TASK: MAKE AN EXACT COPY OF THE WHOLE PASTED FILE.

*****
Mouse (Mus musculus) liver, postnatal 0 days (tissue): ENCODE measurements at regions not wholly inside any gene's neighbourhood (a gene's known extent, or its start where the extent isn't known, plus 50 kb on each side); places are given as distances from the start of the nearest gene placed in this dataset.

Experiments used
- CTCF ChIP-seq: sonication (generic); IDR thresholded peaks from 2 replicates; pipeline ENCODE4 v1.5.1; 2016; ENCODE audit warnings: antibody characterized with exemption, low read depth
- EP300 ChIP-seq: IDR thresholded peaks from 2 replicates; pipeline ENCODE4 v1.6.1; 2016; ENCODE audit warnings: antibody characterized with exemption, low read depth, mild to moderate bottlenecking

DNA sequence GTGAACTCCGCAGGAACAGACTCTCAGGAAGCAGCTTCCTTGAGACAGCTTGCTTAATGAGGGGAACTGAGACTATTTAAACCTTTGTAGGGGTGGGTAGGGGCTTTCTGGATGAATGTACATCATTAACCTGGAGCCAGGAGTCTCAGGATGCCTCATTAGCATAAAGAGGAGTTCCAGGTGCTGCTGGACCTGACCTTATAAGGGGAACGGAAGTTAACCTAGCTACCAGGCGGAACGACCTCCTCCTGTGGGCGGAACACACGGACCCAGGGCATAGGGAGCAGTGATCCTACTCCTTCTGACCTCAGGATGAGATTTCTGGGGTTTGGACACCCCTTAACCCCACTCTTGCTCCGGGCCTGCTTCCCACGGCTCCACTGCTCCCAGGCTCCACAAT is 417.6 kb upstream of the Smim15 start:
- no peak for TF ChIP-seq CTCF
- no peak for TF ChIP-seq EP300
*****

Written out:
Mouse (Mus musculus) liver, postnatal 0 days (tissue): ENCODE measurements at regions not wholly inside any gene's neighbourhood (a gene's known extent, or its start where the extent isn't known, plus 50 kb on each side); places are given as distances from the start of the nearest gene placed in this dataset.

Experiments used
- CTCF ChIP-seq: sonication (generic); IDR thresholded peaks from 2 replicates; pipeline ENCODE4 v1.5.1; 2016; ENCODE audit warnings: antibody characterized with exemption, low read depth
- EP300 ChIP-seq: IDR thresholded peaks from 2 replicates; pipeline ENCODE4 v1.6.1; 2016; ENCODE audit warnings: antibody characterized with exemption, low read depth, mild to moderate bottlenecking

DNA sequence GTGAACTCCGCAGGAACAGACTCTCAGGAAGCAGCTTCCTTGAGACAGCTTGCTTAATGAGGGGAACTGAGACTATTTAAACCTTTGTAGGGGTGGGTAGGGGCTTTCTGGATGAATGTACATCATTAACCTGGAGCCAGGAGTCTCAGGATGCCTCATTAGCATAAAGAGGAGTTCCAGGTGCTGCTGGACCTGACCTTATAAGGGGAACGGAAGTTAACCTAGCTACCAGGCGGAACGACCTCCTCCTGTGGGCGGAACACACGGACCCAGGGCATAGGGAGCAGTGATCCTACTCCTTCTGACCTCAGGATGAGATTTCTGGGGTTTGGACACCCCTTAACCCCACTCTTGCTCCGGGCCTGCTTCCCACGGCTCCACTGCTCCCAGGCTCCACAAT is 417.6 kb upstream of the Smim15 start:
- no peak for TF ChIP-seq CTCF
- no peak for TF ChIP-seq EP300